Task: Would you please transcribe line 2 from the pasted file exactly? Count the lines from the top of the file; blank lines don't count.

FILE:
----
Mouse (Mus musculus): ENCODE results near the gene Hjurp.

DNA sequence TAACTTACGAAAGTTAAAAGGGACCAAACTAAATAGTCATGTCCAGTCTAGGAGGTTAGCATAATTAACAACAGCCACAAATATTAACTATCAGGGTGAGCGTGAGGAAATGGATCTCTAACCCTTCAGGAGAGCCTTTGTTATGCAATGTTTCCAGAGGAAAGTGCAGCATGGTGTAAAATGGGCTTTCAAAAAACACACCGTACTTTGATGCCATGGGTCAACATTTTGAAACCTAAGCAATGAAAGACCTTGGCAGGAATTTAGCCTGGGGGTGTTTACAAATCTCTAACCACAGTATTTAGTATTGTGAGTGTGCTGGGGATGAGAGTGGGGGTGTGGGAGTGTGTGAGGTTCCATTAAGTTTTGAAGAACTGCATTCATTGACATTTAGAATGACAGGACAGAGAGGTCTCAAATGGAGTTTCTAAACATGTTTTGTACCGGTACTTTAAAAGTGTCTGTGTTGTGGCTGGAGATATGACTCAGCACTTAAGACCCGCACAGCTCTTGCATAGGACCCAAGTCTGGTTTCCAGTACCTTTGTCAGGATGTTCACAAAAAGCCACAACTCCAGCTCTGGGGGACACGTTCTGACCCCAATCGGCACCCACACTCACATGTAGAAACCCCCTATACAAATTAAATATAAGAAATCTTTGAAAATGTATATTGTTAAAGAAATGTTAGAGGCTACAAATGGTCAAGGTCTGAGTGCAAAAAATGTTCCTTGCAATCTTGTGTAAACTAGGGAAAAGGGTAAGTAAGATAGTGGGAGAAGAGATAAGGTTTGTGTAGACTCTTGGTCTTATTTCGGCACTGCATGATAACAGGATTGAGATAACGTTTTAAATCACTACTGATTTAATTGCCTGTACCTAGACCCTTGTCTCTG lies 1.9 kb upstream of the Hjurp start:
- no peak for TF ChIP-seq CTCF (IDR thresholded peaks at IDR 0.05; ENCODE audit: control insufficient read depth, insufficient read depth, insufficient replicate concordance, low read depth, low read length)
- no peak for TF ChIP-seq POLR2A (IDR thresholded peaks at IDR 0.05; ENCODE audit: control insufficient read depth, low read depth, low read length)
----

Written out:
DNA sequence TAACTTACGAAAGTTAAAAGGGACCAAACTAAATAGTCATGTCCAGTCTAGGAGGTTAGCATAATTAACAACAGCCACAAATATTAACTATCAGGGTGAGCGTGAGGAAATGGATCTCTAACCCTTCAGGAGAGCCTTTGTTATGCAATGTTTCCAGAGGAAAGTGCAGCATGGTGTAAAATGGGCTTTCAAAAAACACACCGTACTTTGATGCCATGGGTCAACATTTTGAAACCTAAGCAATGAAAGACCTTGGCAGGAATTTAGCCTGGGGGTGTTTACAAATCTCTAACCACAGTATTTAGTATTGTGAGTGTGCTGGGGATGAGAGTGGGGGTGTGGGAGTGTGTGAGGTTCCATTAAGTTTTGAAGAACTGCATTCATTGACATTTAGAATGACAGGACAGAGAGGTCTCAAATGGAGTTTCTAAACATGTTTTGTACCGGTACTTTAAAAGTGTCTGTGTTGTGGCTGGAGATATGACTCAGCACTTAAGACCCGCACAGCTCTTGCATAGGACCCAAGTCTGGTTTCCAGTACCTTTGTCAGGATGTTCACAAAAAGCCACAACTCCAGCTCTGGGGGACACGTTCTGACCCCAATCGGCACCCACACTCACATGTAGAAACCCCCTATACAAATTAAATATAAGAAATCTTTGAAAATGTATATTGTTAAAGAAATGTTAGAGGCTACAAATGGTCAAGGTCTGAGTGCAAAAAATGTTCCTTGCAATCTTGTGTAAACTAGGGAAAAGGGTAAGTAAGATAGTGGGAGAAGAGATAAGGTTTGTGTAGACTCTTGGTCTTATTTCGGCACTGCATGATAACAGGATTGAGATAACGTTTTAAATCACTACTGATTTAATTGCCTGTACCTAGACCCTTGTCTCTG lies 1.9 kb upstream of the Hjurp start: